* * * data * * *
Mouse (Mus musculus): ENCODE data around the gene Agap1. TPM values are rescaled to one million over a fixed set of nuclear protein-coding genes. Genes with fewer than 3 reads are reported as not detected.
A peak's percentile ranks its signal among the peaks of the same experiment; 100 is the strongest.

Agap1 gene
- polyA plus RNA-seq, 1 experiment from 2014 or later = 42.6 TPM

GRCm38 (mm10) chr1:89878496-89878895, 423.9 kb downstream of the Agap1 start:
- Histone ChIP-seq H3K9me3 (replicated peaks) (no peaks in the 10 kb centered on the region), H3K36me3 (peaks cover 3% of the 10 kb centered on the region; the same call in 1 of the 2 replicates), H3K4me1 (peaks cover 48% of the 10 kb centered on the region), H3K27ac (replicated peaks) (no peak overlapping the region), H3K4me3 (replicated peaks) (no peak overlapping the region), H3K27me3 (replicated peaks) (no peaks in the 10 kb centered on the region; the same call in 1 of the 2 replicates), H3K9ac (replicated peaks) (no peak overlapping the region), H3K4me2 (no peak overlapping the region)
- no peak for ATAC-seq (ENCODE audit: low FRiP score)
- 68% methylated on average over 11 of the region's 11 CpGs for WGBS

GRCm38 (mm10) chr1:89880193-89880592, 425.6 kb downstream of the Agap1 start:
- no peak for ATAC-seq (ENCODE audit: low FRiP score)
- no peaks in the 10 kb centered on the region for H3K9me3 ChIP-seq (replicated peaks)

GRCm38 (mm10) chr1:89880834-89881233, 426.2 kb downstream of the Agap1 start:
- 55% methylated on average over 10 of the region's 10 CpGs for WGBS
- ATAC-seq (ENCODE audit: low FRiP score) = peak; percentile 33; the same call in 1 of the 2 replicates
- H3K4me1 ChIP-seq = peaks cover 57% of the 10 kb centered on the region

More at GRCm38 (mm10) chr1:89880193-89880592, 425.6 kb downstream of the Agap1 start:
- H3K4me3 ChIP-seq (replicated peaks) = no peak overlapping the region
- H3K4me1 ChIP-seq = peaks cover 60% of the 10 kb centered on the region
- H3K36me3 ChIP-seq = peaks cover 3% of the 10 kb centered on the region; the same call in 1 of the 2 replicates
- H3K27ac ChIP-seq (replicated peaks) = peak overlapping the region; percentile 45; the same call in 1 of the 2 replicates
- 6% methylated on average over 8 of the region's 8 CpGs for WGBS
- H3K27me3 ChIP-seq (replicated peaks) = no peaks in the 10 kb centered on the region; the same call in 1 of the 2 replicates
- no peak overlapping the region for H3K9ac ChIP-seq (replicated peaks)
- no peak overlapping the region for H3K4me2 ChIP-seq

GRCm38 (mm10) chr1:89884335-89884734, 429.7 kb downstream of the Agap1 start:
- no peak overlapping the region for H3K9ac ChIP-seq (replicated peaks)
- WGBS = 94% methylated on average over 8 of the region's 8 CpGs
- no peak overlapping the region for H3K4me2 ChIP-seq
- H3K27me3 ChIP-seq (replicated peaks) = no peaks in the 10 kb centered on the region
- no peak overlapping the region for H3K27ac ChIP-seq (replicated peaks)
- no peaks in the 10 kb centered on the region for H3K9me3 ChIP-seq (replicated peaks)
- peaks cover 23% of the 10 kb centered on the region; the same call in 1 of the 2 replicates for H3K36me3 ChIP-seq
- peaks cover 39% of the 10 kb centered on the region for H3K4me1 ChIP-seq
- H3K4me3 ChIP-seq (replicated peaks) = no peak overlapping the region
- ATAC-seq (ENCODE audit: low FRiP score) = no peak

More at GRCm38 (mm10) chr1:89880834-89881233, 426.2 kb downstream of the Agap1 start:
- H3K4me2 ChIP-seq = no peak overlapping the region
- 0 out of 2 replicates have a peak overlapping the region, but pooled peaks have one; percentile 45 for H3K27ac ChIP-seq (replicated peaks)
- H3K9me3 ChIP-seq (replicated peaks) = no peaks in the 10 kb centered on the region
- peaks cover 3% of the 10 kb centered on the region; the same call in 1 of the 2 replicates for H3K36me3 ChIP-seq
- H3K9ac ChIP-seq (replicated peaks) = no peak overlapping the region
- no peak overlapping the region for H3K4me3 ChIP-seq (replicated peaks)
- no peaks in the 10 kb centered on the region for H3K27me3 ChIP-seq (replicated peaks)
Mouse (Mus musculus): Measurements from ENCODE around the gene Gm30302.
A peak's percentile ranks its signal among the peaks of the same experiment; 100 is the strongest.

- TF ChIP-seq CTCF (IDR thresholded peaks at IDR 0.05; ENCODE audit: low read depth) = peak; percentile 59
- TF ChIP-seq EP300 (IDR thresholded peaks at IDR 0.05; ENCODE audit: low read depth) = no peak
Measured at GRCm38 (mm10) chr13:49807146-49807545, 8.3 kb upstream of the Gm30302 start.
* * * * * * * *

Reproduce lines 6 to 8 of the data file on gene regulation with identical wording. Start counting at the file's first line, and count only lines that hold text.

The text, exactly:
- Histone ChIP-seq H3K9me3 (replicated peaks) (no peaks in the 10 kb centered on the region), H3K36me3 (peaks cover 3% of the 10 kb centered on the region; the same call in 1 of the 2 replicates), H3K4me1 (peaks cover 48% of the 10 kb centered on the region), H3K27ac (replicated peaks) (no peak overlapping the region), H3K4me3 (replicated peaks) (no peak overlapping the region), H3K27me3 (replicated peaks) (no peaks in the 10 kb centered on the region; the same call in 1 of the 2 replicates), H3K9ac (replicated peaks) (no peak overlapping the region), H3K4me2 (no peak overlapping the region)
- no peak for ATAC-seq (ENCODE audit: low FRiP score)
- 68% methylated on average over 11 of the region's 11 CpGs for WGBS